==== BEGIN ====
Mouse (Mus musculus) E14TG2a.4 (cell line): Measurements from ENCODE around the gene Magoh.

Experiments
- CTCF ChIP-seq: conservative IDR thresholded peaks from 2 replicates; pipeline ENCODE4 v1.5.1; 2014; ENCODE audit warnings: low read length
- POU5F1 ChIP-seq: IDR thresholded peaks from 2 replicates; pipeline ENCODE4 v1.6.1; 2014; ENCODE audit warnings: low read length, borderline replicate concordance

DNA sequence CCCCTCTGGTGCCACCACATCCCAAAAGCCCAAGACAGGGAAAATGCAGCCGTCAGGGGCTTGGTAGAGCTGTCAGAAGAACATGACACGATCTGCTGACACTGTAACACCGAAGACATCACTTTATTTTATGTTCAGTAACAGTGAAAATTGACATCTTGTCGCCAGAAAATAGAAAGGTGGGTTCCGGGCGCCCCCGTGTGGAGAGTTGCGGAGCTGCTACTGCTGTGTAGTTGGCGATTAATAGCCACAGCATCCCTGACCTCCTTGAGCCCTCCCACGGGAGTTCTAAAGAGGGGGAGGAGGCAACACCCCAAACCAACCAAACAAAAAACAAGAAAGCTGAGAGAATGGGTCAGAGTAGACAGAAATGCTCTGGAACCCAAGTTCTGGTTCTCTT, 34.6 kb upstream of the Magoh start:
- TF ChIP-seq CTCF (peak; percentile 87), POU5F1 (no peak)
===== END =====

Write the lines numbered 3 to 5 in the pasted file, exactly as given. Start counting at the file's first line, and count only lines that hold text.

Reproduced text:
- CTCF ChIP-seq: conservative IDR thresholded peaks from 2 replicates; pipeline ENCODE4 v1.5.1; 2014; ENCODE audit warnings: low read length
- POU5F1 ChIP-seq: IDR thresholded peaks from 2 replicates; pipeline ENCODE4 v1.6.1; 2014; ENCODE audit warnings: low read length, borderline replicate concordance

DNA sequence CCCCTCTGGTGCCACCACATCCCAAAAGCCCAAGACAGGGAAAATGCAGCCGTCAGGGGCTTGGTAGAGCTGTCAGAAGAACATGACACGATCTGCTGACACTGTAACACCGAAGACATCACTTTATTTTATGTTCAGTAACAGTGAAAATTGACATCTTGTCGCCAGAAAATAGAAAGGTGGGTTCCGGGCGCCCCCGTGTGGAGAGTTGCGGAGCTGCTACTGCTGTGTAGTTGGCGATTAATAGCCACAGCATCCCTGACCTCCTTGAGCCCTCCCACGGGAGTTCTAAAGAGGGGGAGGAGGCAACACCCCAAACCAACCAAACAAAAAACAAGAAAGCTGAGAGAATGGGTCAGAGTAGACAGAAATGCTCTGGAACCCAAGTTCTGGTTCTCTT, 34.6 kb upstream of the Magoh start: